You’re familiar with the eight-hour rule. Actually getting eight full hours of shut-eye, however? It’s tricky to prioritize sleep when you’re juggling things like a crazy class schedule, work, and a social life.
Getting more sleep, however, can actually help make all those things easier to manage. Take the age-old dilemma: Should you study for a few more hours before your final or rest up before the test? Sleep has major brain benefits, including helping to improve your memory. So trading the flash cards for your pillow might actually do more to boost your grade.
Here’s the case in favour of getting more zzzs:
Sleeping away sickness
You’re not dreaming—you really will feel an amazing difference in your body when you let it reenergize. Researchers consistently find that getting insufficient sleep prevents the immune system from functioning at its best. A 2012 study by the Robert Wood Johnson Foundation found a significant difference in immune response in those who slept four to six hours compared to those who slept seven to nine hours.
Getting consistent sleep is key. In a 2017 study among twins, researchers found that “chronic short sleep,” defined as regularly getting less than seven hours, shuts down certain immune responses. In other words, if you’re exposed to a virus when you’re sleep-deprived, you’re more likely to get sick than if you were doing more slumbering.
“I’m someone who always, no matter what, tries to get my required amount of sleep,” says Tania M., a student at Ryerson University in Ontario. “There was [a] time when I would stay awake all week, pulling all-nighters or only sleeping for a couple [of] hours, and I actually got really sick.”
Sleep and the scale
Lack of sleep has a major effect on the regulation of hormones and other physiological processes. The effects aren’t always immediate or obvious, but there’s a lot going on within your body when you deprive it of the sleep it craves.
“Chronic sleep loss affects the [body’s] ability to perform basic metabolic functions like regulating hormone secretions and storing carbohydrates,” says Ilya Dumov, Director and Operational Manager of York Region Sleep Disorders Centre.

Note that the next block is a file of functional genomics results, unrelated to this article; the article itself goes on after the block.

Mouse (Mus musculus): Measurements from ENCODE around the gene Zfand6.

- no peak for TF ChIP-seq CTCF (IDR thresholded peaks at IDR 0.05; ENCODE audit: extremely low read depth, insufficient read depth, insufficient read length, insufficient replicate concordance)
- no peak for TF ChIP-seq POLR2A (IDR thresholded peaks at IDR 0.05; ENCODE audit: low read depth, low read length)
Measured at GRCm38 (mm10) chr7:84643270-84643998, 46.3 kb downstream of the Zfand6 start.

The endocrine system is responsible for managing your hormones, and can be associated with increased weight gain.
The part of your brain that controls these functions—the hypothalamus—needs sleep for regulation and to keep your weight in check. When you haven’t gotten much sleep, you’re also more likely to crave less nutritious foods that will provide a quick shot of energy, such as sugary snacks. Plus, your body can’t fully reap the benefits of regular physical activity if you’re not getting consistent, deep sleep. In other words, sleep is key when it comes to helping you maintain a healthy weight.
“If I don’t sleep well, I’m not able to handle things calmly. I’m way more irritable and quick to anger, and worse, my eating habits are poor because I’m craving sugar,” says Aaron P.*, a third-year undergraduate at Wilfred Laurier University in Ontario.
Sleep and stress
This might come as no surprise, but sleep has a major impact on our mood (just think about all the times you’ve gone through the day grumpy because you didn’t get enough shut-eye).
“Before school, I was getting four to six hours [of sleep] a night, working six days a week, full and part time. I was always tired and sluggish, and felt negative about most things,” says Jessica M., a second-year student at the University of Regina in Saskatchewan. “Now that I’m in school and don’t go to work at 7 a.m. every morning and then another job after, I feel a lot better and more positive. It has actually improved my mental health.”
Specifically, sleep deprivation is linked to an increase in the stress hormone cortisol—a huge reason we feel out of whack when we don’t get enough shut-eye. That can turn into a vicious cycle. In a survey by the American Psychological Association, more than a third of US young folks reported stress was keeping them up at night.
Bad sleep = bad focus
Getting more sleep can help you focus better in class so you can spend less time reviewing the material later in the library. In a recent Student Health 101 survey, respondents stated that they feel groggy and sluggish, and also have difficulty concentrating, when they don’t get sufficient sleep.